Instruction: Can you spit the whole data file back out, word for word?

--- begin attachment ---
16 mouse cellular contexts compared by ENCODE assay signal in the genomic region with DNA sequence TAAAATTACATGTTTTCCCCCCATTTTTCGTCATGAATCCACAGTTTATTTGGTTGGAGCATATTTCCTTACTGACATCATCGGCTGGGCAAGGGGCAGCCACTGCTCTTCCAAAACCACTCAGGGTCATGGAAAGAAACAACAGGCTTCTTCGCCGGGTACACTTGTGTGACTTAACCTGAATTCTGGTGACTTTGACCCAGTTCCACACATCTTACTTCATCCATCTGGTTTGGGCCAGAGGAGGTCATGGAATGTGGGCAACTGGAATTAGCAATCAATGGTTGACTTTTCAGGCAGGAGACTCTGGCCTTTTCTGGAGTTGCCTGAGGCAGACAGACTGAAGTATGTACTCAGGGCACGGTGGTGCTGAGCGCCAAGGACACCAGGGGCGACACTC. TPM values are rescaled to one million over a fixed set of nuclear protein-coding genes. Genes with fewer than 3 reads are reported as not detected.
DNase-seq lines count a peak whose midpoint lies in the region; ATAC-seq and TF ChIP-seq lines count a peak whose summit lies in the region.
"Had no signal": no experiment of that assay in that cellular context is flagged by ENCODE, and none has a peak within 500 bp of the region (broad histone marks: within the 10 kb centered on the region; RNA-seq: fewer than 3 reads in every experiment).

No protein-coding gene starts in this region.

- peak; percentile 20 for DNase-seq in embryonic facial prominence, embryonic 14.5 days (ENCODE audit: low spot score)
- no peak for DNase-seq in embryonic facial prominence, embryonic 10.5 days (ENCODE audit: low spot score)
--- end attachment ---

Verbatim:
16 mouse cellular contexts compared by ENCODE assay signal in the genomic region with DNA sequence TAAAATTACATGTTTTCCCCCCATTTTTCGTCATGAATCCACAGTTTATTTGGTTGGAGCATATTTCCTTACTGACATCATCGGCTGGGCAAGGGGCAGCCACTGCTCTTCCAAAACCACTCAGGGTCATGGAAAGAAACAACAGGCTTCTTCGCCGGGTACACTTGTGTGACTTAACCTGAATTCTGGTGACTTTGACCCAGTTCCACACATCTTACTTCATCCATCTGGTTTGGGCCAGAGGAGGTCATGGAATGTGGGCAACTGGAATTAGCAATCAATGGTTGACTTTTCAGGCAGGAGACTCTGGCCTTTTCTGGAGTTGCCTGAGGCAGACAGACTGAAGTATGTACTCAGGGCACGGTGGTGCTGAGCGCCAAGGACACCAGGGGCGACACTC. TPM values are rescaled to one million over a fixed set of nuclear protein-coding genes. Genes with fewer than 3 reads are reported as not detected.
DNase-seq lines count a peak whose midpoint lies in the region; ATAC-seq and TF ChIP-seq lines count a peak whose summit lies in the region.
"Had no signal": no experiment of that assay in that cellular context is flagged by ENCODE, and none has a peak within 500 bp of the region (broad histone marks: within the 10 kb centered on the region; RNA-seq: fewer than 3 reads in every experiment).

No protein-coding gene starts in this region.

- peak; percentile 20 for DNase-seq in embryonic facial prominence, embryonic 14.5 days (ENCODE audit: low spot score)
- no peak for DNase-seq in embryonic facial prominence, embryonic 10.5 days (ENCODE audit: low spot score)